President Biden forcefully pushed back Thursday against a rash of “cruel” state laws curtailing the rights of LGBTQ+ individuals, including transgender youths, saying the measures are being adopted by “prejudiced people” and pledging that his administration will stand up for those being targeted.

“It’s wrong that extreme officials are pushing hateful bills targeting transgender children, terrifying families and criminalizing doctors,” Biden said. “These are our kids. These are our neighbors.”

Biden made his comments during a joint news conference with British Prime Minister Rishi Sunak. Earlier in the day, the White House unveiled several new initiatives aimed at bolstering the LGBTQ+ community.

The White House planned to hold an event Thursday night billed as “the largest Pride celebration in White House history.” The event, with thousands of invitees and featuring entertainment by the singer Betty Who, was postponed to Saturday because of the hazardous air quality in the region.

During the news conference, Biden mentioned several of the initiatives unveiled earlier Thursday. They are aimed at protecting the rights of LGBTQ+ individuals, addressing mental health and homelessness issues prevalent in the community, and countering book bans at state and local levels.

While touting those and other measures he has embraced as president, such as reversing a ban on transgender troops in the military, Biden acknowledged the political head winds he faces.

“Our fight is far, far from over because we have some hysterical and, I would argue, prejudiced people who are engaged in what you see going on around the country,” he said.

Biden called the push for new anti-LGBTQ+ laws “an appeal to fear” that is “totally, thoroughly unjustified, ugly” and “wrong.”

The president then spoke directly to those being targeted: “LGBTQ Americans, especially children, you’re loved, you’re heard. And this administration has your back. And I mean it. We are not relenting one single second to make sure that they’re protected.”

On Tuesday, the Human Rights Campaign, which bills itself as the nation’s largest lesbian, gay, bisexual, transgender and queer civil rights organization, declared a “state of emergency” for LGBTQ+ individuals living in the United States. A report from the organization detailed more than 525 pieces of state legislation introduced this year that it considers hostile to the LGBTQ+ community, with nearly half the bills targeting transgender people. More than 75 such bills have been signed into law this year, a record, the HRC said.

Several Republican presidential candidates have also expressed support for such actions.

Appearing in Iowa on Wednesday, former vice president Mike Pence said he would support a national ban on gender-affirming care for transgender minors. Nineteen Republican-led states, including Iowa, have adopted laws to prevent transgender people under 18 from accessing medical care such as hormone blockers or gender-affirming surgeries.

Meanwhile, Florida Gov. Ron DeSantis (R) last month signed several bills restricting LGBTQ+ rights, including a measure that bars transgender people from using the public facilities that align with their gender identities. Another bill added provisions to legislation passed last year that limits classroom discussion on sexual orientation and gender identity. Critics have dubbed it the “don’t say gay” bill.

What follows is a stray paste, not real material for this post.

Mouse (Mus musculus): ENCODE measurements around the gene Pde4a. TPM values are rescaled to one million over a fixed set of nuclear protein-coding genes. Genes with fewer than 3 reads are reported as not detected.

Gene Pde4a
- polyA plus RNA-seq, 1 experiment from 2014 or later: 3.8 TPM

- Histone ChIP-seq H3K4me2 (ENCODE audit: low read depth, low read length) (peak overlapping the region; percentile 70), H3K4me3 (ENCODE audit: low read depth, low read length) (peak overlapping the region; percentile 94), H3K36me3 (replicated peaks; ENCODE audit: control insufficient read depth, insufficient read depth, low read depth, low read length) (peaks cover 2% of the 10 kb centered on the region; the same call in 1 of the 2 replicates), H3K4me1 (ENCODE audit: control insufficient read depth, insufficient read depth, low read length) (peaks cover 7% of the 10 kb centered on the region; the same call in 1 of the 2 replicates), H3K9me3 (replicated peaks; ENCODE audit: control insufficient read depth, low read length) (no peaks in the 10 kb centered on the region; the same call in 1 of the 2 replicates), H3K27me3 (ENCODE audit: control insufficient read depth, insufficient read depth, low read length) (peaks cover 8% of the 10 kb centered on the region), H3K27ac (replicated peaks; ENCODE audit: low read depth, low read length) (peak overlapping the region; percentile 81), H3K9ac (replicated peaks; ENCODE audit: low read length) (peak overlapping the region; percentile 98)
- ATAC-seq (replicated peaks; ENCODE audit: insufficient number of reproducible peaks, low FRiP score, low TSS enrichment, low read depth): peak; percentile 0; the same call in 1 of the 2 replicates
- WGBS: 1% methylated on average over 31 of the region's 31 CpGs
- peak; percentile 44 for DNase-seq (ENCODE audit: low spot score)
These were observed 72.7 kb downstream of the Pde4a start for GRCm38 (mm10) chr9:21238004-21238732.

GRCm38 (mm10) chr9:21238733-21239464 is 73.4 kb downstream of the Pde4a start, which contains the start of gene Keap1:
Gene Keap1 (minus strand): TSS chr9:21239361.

In a proclamation designating June as Pride Month, Biden derided what he called the “hateful laws” targeting the LGBTQ+ community.

“Books about LGBTQI+ people are being banned from libraries,” he said. “Transgender youth in over a dozen States have had their medically necessary health care banned. Homophobic and transphobic vitriol spewed online has spilled over into real life, as armed hate groups intimidate people at Pride marches and drag performances, and threaten doctors’ offices and children’s hospitals that offer care to the LGBTQI+ community.”

The initiatives announced Thursday by the White House include the appointment of a new coordinator in the Education Department to “address the growing threat that book bans pose for the civil rights of students.” An April report from PEN America, a pro-free-speech organization, found local book bans rose during the first half of this school year, many stemming from new state laws.

Biden also announced a new partnership among several federal agencies, including the Justice Department, to address hate-fueled crimes against LGBTQ+ individuals.

The White House said the Department of Housing and Urban Development is launching a new initiative targeting homelessness among LGBTQ+ youths. And the department will also issue regulations designed to prevent discrimination in human services programs that support children and families.

“We know that there’s more work to do, but these meaningful steps will help protect our communities, they will help protect Americans, and they demonstrate our commitment to standing proudly with the LGBT community in the enduring struggle for freedom, justice and equality,” White House domestic policy adviser Neera Tanden told reporters Wednesday.

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